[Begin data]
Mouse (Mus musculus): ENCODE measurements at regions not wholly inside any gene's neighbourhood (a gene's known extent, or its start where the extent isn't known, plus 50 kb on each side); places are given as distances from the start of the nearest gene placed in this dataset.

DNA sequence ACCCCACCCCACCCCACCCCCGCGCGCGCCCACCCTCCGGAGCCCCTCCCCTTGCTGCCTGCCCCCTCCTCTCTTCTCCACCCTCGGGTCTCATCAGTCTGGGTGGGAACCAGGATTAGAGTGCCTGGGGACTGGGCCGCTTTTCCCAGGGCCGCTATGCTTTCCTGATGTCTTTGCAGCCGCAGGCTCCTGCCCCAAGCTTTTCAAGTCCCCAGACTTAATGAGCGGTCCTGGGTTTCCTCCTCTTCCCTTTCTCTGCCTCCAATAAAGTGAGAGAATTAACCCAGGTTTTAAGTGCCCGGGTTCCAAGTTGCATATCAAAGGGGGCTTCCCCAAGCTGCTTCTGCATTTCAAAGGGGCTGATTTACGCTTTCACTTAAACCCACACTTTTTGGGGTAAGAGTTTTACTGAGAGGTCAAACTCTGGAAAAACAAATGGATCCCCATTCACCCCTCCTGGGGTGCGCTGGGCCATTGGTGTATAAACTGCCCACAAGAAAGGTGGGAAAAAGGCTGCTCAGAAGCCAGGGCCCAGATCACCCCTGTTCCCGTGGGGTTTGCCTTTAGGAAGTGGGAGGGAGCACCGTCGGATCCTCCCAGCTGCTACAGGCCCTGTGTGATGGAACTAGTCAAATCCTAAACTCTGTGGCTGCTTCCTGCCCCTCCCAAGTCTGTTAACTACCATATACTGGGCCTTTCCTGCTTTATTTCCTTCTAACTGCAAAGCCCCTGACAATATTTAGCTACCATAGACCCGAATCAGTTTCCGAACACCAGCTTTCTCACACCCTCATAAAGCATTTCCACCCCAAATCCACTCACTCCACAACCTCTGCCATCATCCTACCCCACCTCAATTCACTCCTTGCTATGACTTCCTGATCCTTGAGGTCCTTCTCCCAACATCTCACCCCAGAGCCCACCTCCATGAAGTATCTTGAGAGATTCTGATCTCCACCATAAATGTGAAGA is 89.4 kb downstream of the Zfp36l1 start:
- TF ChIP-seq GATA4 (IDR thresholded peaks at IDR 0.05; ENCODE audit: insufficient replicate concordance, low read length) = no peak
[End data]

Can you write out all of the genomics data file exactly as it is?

Mouse (Mus musculus): ENCODE measurements at regions not wholly inside any gene's neighbourhood (a gene's known extent, or its start where the extent isn't known, plus 50 kb on each side); places are given as distances from the start of the nearest gene placed in this dataset.

DNA sequence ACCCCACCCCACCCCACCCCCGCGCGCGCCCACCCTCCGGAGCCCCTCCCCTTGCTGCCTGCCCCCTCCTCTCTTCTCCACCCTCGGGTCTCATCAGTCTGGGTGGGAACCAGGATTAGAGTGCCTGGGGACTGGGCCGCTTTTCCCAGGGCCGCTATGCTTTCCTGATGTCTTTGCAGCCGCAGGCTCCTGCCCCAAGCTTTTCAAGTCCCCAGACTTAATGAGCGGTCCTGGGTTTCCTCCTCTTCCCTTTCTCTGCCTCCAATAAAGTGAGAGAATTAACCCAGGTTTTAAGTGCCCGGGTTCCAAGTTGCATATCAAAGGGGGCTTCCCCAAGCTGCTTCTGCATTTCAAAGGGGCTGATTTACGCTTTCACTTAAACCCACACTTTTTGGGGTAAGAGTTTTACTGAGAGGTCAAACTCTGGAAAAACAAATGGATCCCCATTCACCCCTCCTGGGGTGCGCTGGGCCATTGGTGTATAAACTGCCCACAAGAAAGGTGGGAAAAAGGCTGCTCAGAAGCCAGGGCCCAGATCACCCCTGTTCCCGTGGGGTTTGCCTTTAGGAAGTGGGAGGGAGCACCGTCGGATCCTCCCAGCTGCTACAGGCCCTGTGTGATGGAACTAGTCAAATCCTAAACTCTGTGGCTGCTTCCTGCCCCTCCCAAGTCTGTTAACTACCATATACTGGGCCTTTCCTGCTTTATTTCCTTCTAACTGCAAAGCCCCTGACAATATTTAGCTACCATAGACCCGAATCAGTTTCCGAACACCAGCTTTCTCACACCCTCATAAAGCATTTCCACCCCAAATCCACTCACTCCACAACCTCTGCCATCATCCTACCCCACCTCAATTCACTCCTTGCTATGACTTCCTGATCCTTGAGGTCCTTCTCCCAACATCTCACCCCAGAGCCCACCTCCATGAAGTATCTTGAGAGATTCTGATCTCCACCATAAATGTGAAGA is 89.4 kb downstream of the Zfp36l1 start:
- TF ChIP-seq GATA4 (IDR thresholded peaks at IDR 0.05; ENCODE audit: insufficient replicate concordance, low read length) = no peak